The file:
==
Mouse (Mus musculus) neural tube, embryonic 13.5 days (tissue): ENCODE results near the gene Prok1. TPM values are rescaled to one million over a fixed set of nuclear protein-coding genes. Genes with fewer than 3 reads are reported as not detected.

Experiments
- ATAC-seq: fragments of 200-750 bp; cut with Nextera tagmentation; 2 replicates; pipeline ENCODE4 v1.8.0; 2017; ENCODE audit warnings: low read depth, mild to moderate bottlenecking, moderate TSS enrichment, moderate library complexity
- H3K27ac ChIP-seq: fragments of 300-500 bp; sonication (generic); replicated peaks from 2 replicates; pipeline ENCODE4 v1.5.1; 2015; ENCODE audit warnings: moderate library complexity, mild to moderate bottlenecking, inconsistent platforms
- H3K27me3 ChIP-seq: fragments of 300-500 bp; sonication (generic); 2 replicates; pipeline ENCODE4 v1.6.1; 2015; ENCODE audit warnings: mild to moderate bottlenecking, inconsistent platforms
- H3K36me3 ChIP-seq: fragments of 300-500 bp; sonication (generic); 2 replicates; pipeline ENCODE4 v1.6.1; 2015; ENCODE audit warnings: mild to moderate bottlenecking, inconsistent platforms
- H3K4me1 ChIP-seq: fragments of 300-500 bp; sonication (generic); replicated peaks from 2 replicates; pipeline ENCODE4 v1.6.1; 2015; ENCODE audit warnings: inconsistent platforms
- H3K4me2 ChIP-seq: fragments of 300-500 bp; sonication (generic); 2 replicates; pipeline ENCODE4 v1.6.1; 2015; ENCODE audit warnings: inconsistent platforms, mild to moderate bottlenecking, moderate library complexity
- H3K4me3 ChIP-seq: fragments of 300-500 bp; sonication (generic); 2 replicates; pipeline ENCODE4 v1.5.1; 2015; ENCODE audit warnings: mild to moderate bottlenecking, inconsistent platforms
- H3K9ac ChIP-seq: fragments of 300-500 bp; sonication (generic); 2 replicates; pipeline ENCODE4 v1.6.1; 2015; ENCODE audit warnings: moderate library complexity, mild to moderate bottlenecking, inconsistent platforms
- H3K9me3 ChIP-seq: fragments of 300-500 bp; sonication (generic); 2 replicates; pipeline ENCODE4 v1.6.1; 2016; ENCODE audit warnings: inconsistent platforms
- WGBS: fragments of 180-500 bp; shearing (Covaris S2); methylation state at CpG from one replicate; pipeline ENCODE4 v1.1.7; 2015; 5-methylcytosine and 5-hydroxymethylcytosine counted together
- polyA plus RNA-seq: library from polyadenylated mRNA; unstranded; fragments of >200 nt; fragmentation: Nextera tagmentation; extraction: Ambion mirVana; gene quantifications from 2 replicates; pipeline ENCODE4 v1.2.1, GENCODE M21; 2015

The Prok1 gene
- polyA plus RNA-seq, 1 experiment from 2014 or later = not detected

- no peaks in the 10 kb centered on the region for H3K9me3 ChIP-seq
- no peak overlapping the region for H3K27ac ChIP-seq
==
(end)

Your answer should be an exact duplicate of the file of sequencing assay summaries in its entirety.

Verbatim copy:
Mouse (Mus musculus) neural tube, embryonic 13.5 days (tissue): ENCODE results near the gene Prok1. TPM values are rescaled to one million over a fixed set of nuclear protein-coding genes. Genes with fewer than 3 reads are reported as not detected.

Experiments
- ATAC-seq: fragments of 200-750 bp; cut with Nextera tagmentation; 2 replicates; pipeline ENCODE4 v1.8.0; 2017; ENCODE audit warnings: low read depth, mild to moderate bottlenecking, moderate TSS enrichment, moderate library complexity
- H3K27ac ChIP-seq: fragments of 300-500 bp; sonication (generic); replicated peaks from 2 replicates; pipeline ENCODE4 v1.5.1; 2015; ENCODE audit warnings: moderate library complexity, mild to moderate bottlenecking, inconsistent platforms
- H3K27me3 ChIP-seq: fragments of 300-500 bp; sonication (generic); 2 replicates; pipeline ENCODE4 v1.6.1; 2015; ENCODE audit warnings: mild to moderate bottlenecking, inconsistent platforms
- H3K36me3 ChIP-seq: fragments of 300-500 bp; sonication (generic); 2 replicates; pipeline ENCODE4 v1.6.1; 2015; ENCODE audit warnings: mild to moderate bottlenecking, inconsistent platforms
- H3K4me1 ChIP-seq: fragments of 300-500 bp; sonication (generic); replicated peaks from 2 replicates; pipeline ENCODE4 v1.6.1; 2015; ENCODE audit warnings: inconsistent platforms
- H3K4me2 ChIP-seq: fragments of 300-500 bp; sonication (generic); 2 replicates; pipeline ENCODE4 v1.6.1; 2015; ENCODE audit warnings: inconsistent platforms, mild to moderate bottlenecking, moderate library complexity
- H3K4me3 ChIP-seq: fragments of 300-500 bp; sonication (generic); 2 replicates; pipeline ENCODE4 v1.5.1; 2015; ENCODE audit warnings: mild to moderate bottlenecking, inconsistent platforms
- H3K9ac ChIP-seq: fragments of 300-500 bp; sonication (generic); 2 replicates; pipeline ENCODE4 v1.6.1; 2015; ENCODE audit warnings: moderate library complexity, mild to moderate bottlenecking, inconsistent platforms
- H3K9me3 ChIP-seq: fragments of 300-500 bp; sonication (generic); 2 replicates; pipeline ENCODE4 v1.6.1; 2016; ENCODE audit warnings: inconsistent platforms
- WGBS: fragments of 180-500 bp; shearing (Covaris S2); methylation state at CpG from one replicate; pipeline ENCODE4 v1.1.7; 2015; 5-methylcytosine and 5-hydroxymethylcytosine counted together
- polyA plus RNA-seq: library from polyadenylated mRNA; unstranded; fragments of >200 nt; fragmentation: Nextera tagmentation; extraction: Ambion mirVana; gene quantifications from 2 replicates; pipeline ENCODE4 v1.2.1, GENCODE M21; 2015

The Prok1 gene
- polyA plus RNA-seq, 1 experiment from 2014 or later = not detected

- no peaks in the 10 kb centered on the region for H3K9me3 ChIP-seq
- no peak overlapping the region for H3K27ac ChIP-seq